I enjoy my position as an armchair economist, with my economics state of mind and the boundless possibilities in parsing bits and pieces of information to form theories about human behavior. My position on the outer reaches allows me to throw some of the things I find out there without having it come back later to haunt me, and I can get some good laughs at the same time – or maybe it isn’t so funny after all.
One of the things I have found perplexing is the willingness of many in the economic profession to write off the very serious problems with monetary policy as stupidity or say things they know stretch the bounds of intellectual honesty in order to avoid looking at the real damage that has been inflicted on the economic wellbeing of the United States and the people thereof and follow it back to its root cause. Whatever the argument is, like QE won’t help, we can’t risk letting the inflation gene out of the bottle, the Fed is pushing on a string or the infamous liquidity trap, all of these (and more) lead back to bungling and blunders on the part of the FOMC and perhaps Bernanke in particular. Getting to the ZLB with the demand for money and safe assets rising rapidly, outpacing supply by quite a lot is a policy failure in itself.
In addition, assuming stupidity rather than the possibility of being in a state that policymakers want can lead us into the delusion that if we offer an appropriate solution over and over, enough to convince policymakers of the mistakes they are making something will eventually change. I am not saying that the assumption of stupidity and that the FOMC members actually believe the Pollyanna statements they release isn’t credible. I am saying it is doubtful that someone like Ben Bernanke is inattentive enough that he can’t tell whether money is tight or easy and I suspect he understands that what he says in public regarding the stance of monetary policy isn’t accurate. I think there are other explanations for the situation that I haven’t seen talked about but they can become a little clearer when we take a look at the kinds of things the Fed has been devoting research resources toward. Money does the talking.
Charles Evans seems like he’s sort of a rational human being, going out on a limb, going against the inflation fear mongering, and publicly advocating a Sumnerian approach to monetary policy. But in taking a look at the research going on at the Chicago Fed, we can see just how serious he is in attaining it. There is not one paper about NGDPLT, price level targeting or anything close. Where’s the beef? Thank you, Mr. Evans, for climbing out on that limb, but will you please put your money where your mouth is?
So that’s just a regional Fed, what about the really big tuna in Washington, D.C.? Well, if we like to talk about income inequality, the failure of the banking system in 2008 in a technical sense, global warming, and how Bernanke’s approach to monetary policy during the crisis followed Milton Friedman’s playbook almost to a “T” (a bunch of baloney), the Fed is making great use of its research resources. But what about the question everyone is asking, how to get back to managing the long run growth of monetary and credit aggregates commensurate with the economy’s long run potential to increase production so as to promote full employment, price stability and moderate long term interest rates? It’s nearly the same story with other regional Fed establishments – a boatload of excuse making and themes from the left, but sad and deafening silence on the legal obligations of the Federal Reserve and how to best meet them. It seems rather ridiculous that we can have the most serious failure of monetary policy in 75 years and no Fed economist anywhere is willing to write a paper on it. Why can’t we at least have a post-mortem to deny or confirm that statements about inflation targeting match reality – that establishing a firm inflation target will cause the full employment mandate and economic stability to be automatically attained?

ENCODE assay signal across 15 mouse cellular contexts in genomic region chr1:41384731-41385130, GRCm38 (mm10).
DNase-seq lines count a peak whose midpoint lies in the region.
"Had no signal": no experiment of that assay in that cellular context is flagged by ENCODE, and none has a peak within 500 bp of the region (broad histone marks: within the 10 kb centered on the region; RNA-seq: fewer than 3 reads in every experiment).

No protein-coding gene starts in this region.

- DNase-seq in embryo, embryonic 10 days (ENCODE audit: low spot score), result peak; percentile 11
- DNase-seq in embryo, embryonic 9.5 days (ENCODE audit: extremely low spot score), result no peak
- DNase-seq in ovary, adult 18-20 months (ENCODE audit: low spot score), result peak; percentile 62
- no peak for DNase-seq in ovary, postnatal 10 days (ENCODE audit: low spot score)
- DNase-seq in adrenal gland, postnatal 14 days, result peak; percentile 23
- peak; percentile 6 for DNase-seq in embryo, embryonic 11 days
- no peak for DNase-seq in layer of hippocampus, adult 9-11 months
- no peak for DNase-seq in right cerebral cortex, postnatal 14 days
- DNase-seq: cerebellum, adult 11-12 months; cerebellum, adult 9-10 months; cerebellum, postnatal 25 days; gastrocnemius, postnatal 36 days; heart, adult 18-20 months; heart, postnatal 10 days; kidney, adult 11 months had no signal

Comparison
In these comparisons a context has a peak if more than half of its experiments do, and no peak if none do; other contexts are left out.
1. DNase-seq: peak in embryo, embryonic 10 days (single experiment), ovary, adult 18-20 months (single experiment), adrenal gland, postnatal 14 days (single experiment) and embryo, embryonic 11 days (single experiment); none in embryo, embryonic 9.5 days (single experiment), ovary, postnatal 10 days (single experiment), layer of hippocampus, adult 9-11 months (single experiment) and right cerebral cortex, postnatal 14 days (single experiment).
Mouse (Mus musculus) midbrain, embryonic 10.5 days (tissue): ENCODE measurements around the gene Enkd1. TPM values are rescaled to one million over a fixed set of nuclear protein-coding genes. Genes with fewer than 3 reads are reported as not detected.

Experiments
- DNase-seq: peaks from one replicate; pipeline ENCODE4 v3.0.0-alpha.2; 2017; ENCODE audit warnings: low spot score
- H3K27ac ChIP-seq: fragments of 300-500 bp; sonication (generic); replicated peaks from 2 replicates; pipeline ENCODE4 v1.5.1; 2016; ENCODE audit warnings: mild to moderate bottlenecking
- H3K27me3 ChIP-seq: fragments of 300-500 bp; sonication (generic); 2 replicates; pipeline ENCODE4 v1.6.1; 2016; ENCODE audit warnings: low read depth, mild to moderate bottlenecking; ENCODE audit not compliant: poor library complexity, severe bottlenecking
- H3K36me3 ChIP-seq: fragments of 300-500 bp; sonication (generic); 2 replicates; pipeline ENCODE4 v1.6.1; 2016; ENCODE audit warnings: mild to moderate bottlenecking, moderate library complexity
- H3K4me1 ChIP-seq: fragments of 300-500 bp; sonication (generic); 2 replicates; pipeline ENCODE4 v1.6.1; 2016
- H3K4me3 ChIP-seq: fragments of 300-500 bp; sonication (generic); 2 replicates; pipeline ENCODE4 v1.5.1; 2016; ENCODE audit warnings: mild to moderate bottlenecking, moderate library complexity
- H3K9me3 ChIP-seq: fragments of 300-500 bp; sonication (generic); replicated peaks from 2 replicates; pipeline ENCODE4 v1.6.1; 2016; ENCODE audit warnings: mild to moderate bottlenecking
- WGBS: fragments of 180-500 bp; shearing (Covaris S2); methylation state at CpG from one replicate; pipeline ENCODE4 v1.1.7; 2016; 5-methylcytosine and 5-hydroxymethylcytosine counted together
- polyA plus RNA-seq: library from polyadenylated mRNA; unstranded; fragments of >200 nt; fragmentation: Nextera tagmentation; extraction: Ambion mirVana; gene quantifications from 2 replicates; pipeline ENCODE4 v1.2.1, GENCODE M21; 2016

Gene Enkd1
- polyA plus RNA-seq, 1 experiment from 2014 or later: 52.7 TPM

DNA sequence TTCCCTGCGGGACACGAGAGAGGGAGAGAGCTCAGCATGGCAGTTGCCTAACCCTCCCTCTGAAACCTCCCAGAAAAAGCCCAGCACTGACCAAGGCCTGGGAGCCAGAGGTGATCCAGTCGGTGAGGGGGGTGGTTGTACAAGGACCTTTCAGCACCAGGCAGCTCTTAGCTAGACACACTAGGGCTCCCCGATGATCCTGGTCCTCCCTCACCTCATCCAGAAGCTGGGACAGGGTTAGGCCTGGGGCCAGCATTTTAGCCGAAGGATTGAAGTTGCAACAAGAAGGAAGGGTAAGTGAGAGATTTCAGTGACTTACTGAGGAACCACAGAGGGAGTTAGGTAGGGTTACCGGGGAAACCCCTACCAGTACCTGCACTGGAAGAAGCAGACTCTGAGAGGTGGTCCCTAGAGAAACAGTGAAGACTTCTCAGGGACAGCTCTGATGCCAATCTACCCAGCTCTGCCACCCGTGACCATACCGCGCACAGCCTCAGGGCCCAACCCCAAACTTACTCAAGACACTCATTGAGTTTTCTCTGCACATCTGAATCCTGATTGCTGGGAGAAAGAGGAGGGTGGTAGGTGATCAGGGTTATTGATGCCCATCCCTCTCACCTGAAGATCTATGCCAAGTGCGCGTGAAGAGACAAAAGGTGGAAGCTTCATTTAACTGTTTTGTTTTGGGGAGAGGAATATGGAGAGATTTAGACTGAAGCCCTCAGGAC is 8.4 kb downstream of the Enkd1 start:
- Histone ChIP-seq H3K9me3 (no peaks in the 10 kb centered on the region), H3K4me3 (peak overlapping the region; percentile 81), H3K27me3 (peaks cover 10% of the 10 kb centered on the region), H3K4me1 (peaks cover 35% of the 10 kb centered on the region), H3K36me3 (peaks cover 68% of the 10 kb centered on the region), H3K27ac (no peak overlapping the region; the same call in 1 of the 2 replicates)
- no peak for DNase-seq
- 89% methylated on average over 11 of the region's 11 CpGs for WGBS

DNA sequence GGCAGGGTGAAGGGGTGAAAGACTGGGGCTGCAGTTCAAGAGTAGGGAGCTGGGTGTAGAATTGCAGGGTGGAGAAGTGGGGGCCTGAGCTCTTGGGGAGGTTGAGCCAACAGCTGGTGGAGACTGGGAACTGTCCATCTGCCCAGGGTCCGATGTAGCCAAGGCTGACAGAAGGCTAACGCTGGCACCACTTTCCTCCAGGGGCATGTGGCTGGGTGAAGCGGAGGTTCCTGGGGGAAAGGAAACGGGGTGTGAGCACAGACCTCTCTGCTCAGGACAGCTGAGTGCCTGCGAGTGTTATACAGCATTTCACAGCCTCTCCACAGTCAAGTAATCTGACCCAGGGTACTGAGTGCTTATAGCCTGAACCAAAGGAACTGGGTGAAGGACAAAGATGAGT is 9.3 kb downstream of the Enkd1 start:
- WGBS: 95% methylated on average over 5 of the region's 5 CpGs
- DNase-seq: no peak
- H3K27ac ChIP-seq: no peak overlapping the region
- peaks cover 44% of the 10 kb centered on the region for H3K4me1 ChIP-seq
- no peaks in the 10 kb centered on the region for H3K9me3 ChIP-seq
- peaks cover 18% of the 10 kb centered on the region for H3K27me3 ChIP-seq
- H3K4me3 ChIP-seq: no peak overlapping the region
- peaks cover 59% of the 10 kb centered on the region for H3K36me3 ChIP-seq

I can’t imagine that every single economist throughout the Federal Reserve System is daft, drunk, or otherwise intellectually incapacitated enough to not have a clue about how we got to the ZLB, what to do about it, or that inflation targeting isn’t delivering the goods. It’s the elephant in the room while resources are being wasted on supply side issues like global warming, housing and income inequality.
The global warming topic could be of some concern, although I can only speculate about what its importance to monetary policy might be. It helps to look through the economics section of Amazon.com where books can be found that describe how we can have prosperity without growth, and we should want that because infinite economic growth depletes natural resources at an unsustainable pace while encouraging earth overpopulation. This theme is certainly not lost on BIS. There is quite an obsession with the dynamic between resource utilization and growth in the costs and risks to monetary stimulus section of its annual report. Is Bernanke a climate change and population explosion freak enough to be unethical along the bounds of criminality? It’s a good question. Perhaps someone should ask him about the basis and to what extent of international cooperation the Fed is currently engaged and whether he agrees with the philosophy behind it.